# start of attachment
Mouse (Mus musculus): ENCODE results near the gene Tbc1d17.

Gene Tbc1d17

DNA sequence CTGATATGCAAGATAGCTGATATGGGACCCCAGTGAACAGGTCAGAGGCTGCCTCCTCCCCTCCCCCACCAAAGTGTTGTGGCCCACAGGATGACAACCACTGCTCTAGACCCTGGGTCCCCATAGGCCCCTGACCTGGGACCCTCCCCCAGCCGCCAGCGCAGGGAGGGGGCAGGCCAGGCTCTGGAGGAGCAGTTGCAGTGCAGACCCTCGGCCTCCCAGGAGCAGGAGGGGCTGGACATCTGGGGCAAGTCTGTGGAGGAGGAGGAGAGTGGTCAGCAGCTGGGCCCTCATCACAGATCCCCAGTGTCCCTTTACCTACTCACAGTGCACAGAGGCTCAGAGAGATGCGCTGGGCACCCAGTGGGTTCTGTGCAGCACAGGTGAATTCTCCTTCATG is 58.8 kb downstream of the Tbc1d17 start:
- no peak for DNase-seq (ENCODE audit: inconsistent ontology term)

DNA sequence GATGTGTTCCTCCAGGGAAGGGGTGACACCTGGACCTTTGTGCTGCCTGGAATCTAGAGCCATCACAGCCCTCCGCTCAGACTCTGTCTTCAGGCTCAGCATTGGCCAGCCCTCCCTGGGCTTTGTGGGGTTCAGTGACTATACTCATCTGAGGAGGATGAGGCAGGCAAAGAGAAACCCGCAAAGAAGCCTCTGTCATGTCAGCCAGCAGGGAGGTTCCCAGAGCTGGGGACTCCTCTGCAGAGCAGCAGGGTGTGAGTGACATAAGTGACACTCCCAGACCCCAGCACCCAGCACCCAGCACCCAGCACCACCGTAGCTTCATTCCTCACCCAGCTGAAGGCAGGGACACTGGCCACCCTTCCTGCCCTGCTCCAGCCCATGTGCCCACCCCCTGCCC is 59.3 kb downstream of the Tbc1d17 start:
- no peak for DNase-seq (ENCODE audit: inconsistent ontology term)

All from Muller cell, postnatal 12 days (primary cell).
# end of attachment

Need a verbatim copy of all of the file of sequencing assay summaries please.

Mouse (Mus musculus): ENCODE results near the gene Tbc1d17.

Gene Tbc1d17

DNA sequence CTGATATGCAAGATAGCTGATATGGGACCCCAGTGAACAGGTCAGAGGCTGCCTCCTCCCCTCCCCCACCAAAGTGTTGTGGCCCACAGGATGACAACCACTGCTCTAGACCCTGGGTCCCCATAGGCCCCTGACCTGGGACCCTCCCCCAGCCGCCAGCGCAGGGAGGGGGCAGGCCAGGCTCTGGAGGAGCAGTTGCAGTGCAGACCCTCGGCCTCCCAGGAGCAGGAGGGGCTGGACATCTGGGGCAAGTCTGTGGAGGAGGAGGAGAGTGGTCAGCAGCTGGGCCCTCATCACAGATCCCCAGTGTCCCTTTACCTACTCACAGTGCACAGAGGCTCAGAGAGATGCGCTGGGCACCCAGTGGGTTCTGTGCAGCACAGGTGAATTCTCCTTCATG is 58.8 kb downstream of the Tbc1d17 start:
- no peak for DNase-seq (ENCODE audit: inconsistent ontology term)

DNA sequence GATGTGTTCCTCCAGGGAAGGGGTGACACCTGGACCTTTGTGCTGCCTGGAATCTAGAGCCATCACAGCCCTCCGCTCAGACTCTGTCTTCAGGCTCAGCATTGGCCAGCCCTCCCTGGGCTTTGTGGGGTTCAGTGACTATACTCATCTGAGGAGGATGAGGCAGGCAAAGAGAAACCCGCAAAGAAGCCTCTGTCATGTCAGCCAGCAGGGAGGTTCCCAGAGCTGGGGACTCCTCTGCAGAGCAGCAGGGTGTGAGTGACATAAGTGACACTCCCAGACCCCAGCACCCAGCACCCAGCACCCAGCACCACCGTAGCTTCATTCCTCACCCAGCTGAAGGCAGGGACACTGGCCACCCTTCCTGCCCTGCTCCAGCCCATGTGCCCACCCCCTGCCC is 59.3 kb downstream of the Tbc1d17 start:
- no peak for DNase-seq (ENCODE audit: inconsistent ontology term)

All from Muller cell, postnatal 12 days (primary cell).